entry Apr 2003, edited Apr 2021
April Fool's Day
Many glaciations ago, A Neanderthal Person with a corresponding sense of humor pasted prehistory's first "Please Club Me" sign to the back of an unsuspecting fellow missing–link, whom fun–loving passers–by then bludgeoned into gristle, a process that garnered boffo yuks from the cave crowd. "Whew! That silly chap certainly was some April Fool, n'est-ce pas?", they chortled, thus naming a month and starting a glorious tradition much loved by all those who have ever found their shoes nailed to the floor.
Playing tricks on others goes way back. We get our word "jovial" from the great god Jove who was said to be quite a card up there on Olympus. To spice up the blandness of omnipotence, he once confronted Vulcan and pointed to an imaginary spot on this lesser deity's toga, bidding him behold, for, yea, the raiment was soiled with ash from the Heavenly Forge. When the Fire God looked down, the Jovial One brought his index-finger up and flicked him one right in the old schnozzola! Verily, the welkins rangeth all over the placeth with the sound of celestial guffaws and congratulatory high–fiving. Vulcan, on the other hand —a sorehead at best— erupted and destroyed the Minoan civilization on Crete.
There is no evidence that any of this happened on April First, so–called "April Fools' " or "All–Fools' Day". In fact, there is no certainty why any of this takes place on April First, at all. There was the festival of Hilaria in ancient Rome (hot-footing sandals, getting locked in the vomitorium —that sort of thing) and a similar Hindu festival called Holi. Both of these took place on or close to the Autumnal Equinox. What better time to play tricks than a time of the year when Nature herself does the same? A more prosaic explanation is that when various cultures went over to calendars that moved the celebration of the New Year from the spring back to January 1, news traveled so slowly that there were still plenty of people who sent New Year's greetings and gifts at the wrong time of the year and this degenerated into the sending of mock gifts to the "fools" who didn't even know when the year started.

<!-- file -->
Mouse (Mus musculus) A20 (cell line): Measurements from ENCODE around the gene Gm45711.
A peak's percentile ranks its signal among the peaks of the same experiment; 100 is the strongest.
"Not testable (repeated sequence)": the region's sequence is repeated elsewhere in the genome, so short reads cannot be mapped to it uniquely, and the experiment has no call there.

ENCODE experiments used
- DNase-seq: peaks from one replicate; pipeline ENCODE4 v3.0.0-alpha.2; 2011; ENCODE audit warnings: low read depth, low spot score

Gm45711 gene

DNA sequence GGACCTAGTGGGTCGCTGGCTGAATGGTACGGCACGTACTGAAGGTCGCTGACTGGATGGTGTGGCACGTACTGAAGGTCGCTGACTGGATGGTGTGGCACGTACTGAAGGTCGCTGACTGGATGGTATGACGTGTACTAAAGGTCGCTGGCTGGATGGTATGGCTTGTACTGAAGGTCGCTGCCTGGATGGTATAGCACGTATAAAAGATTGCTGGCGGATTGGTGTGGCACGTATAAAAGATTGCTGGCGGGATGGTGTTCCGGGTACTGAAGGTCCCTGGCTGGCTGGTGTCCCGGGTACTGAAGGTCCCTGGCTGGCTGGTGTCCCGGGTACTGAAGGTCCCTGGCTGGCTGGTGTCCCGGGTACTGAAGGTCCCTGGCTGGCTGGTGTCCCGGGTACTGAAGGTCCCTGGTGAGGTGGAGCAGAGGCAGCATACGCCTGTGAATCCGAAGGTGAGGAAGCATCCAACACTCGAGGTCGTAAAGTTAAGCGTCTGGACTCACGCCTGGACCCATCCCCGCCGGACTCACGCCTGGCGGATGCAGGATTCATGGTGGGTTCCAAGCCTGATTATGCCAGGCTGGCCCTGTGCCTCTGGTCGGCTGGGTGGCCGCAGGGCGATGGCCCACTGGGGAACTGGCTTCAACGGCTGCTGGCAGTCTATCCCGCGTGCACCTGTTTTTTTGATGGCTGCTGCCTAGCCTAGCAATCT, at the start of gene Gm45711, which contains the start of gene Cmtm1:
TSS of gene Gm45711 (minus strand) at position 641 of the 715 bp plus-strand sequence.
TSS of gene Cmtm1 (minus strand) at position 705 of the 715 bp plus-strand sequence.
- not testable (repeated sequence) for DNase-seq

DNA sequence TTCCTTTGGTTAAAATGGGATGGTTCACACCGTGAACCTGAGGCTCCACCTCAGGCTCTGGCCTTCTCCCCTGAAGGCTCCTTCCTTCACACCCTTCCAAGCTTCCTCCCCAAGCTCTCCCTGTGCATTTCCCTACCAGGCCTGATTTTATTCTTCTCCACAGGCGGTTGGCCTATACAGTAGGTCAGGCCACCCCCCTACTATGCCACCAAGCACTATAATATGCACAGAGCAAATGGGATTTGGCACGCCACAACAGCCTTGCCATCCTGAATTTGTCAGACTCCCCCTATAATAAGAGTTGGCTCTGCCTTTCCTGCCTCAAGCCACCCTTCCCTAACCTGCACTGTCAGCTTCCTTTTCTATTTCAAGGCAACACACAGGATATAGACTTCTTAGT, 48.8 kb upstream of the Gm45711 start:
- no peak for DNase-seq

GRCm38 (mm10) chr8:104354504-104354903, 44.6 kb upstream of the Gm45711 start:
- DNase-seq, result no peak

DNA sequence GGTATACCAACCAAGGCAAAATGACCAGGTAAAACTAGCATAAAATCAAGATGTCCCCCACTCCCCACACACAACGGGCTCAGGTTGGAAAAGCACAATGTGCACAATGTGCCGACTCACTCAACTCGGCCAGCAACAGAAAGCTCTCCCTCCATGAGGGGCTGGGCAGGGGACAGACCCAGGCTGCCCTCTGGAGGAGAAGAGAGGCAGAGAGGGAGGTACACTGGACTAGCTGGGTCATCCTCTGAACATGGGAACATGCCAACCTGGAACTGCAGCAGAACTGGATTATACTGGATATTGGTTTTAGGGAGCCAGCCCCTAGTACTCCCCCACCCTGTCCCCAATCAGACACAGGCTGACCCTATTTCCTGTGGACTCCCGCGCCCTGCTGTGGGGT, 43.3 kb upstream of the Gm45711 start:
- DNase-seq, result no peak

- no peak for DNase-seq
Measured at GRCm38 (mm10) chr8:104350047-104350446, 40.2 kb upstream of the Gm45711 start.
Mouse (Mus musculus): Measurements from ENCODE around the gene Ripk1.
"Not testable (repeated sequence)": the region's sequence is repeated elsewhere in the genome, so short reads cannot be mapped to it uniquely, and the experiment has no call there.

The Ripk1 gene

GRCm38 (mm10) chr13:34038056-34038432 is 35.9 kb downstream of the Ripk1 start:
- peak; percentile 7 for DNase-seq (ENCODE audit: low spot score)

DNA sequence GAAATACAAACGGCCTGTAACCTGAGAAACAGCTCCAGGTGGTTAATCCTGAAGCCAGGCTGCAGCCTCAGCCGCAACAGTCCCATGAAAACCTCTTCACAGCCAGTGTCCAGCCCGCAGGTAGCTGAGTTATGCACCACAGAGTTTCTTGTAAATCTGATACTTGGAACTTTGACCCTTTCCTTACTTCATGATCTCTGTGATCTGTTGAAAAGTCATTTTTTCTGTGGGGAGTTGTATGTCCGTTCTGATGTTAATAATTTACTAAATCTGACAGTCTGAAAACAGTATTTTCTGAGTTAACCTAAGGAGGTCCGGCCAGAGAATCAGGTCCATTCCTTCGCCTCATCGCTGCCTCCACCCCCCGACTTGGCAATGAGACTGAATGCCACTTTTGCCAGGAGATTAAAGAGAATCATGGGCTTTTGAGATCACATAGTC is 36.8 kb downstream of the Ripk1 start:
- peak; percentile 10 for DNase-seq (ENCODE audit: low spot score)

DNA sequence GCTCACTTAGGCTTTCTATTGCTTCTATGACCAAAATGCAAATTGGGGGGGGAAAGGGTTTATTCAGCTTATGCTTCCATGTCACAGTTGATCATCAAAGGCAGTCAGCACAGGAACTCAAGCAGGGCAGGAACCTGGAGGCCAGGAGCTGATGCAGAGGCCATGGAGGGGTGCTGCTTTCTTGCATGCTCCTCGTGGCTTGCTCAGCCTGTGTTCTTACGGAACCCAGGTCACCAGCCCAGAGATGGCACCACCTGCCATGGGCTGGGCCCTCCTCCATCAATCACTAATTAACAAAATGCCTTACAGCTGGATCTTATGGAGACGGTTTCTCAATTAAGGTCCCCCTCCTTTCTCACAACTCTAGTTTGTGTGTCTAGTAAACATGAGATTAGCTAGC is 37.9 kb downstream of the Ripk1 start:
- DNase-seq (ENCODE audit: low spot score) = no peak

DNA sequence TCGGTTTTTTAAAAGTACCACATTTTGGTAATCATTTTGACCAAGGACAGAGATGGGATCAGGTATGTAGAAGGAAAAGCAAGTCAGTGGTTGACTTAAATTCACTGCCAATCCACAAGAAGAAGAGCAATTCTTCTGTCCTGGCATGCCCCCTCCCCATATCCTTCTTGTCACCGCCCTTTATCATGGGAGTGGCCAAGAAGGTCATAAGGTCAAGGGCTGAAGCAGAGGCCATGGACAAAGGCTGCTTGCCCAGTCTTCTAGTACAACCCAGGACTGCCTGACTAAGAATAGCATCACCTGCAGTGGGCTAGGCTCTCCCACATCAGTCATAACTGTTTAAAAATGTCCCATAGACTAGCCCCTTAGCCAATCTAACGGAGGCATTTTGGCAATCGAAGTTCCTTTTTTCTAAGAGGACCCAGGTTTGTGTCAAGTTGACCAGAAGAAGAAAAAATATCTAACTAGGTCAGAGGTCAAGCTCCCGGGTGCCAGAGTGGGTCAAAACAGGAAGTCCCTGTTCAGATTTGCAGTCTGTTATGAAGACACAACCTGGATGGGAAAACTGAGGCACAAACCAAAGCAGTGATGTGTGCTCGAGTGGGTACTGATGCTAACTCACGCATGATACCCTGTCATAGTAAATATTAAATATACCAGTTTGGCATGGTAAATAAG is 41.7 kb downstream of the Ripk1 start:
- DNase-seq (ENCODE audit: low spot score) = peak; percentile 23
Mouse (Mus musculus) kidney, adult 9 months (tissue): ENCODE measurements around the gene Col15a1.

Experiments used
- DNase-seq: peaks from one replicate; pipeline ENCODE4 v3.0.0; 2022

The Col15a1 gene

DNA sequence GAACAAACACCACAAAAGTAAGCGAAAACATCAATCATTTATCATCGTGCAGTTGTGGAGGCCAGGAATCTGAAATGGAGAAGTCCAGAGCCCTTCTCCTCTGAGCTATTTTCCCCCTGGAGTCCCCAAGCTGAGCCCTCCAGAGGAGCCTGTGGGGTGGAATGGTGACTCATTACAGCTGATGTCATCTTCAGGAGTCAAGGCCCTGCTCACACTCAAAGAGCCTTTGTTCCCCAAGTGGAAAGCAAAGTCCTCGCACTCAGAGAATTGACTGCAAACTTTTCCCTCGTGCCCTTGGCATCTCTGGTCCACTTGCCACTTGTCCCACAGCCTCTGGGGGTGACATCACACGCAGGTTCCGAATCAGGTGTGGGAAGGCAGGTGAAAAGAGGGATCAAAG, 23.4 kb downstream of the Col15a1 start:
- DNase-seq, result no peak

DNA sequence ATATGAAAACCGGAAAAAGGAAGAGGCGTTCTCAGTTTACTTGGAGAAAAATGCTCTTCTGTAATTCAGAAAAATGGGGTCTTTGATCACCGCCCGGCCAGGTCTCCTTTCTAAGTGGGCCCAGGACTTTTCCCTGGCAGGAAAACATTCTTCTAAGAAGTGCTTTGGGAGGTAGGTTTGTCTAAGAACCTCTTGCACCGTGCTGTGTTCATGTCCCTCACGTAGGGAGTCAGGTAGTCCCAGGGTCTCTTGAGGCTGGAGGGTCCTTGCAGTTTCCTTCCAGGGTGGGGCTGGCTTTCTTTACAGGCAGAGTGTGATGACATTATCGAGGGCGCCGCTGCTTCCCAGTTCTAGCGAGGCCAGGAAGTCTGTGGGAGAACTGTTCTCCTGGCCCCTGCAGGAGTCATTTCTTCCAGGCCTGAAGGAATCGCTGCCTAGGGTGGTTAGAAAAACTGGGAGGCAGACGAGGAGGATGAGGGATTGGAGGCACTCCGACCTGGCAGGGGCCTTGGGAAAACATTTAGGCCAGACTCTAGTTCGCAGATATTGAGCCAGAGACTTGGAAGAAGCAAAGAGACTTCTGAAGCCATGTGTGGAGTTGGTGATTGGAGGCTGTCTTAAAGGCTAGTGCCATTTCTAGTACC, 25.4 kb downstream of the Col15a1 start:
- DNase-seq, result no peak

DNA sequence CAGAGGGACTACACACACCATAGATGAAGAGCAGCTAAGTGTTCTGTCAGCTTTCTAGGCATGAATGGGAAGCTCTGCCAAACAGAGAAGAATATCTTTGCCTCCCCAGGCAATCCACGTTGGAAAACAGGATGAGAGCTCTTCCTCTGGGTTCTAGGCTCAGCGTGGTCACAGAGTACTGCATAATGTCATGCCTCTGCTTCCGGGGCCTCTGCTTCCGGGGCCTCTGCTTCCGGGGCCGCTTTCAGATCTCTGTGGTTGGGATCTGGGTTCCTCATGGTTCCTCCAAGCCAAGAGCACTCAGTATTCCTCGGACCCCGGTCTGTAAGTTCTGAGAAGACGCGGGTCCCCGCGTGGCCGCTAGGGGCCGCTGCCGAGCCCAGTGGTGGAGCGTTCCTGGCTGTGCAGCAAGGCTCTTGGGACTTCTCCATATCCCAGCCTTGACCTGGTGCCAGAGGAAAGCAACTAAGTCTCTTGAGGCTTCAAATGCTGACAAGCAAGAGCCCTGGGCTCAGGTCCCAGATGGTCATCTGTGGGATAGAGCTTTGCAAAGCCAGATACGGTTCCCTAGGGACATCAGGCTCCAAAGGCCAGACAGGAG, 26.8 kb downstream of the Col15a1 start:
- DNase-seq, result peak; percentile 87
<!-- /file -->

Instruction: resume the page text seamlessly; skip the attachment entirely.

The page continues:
In Italy the April Fool is called "Pesce d'aprile" (April fish). They say there is an increase of young fish at this time of year and that young fish are easily "hooked." But I heard that on April Fool's Day, so who knows? April Fool's Day is not much of an Italian custom, much less one peculiar to Naples. There is a day for playing stupid practical jokes on people, and that is at carnevale —Mardi gras. There is even a stupid bit of doggerel to cover it: "A Carnevale ogni scherzo vale" (At Mardi gras, all tricks are fair). That is when someone might spray you with shaving cream or throw an egg at you. But there don't seem to be any elaborate April Fool's pranks. In some places, back in horse-and-buggy days, when April 1 fell on a Sunday, a good prank was to skip the service and stay outside and hitch horses up to the wrong carriages and then watch the fun when church let out and horses start to trot their way home on their usual paths, taking churchgoers to the wrong homes. The BBC once broadcast an April Fool's documentary on the spaghetti "harvest" in Italy, with footage of peasants happily picking the strands of pasta directly from the trees. I don't recall any such elaborate trickery on April Fool's day here.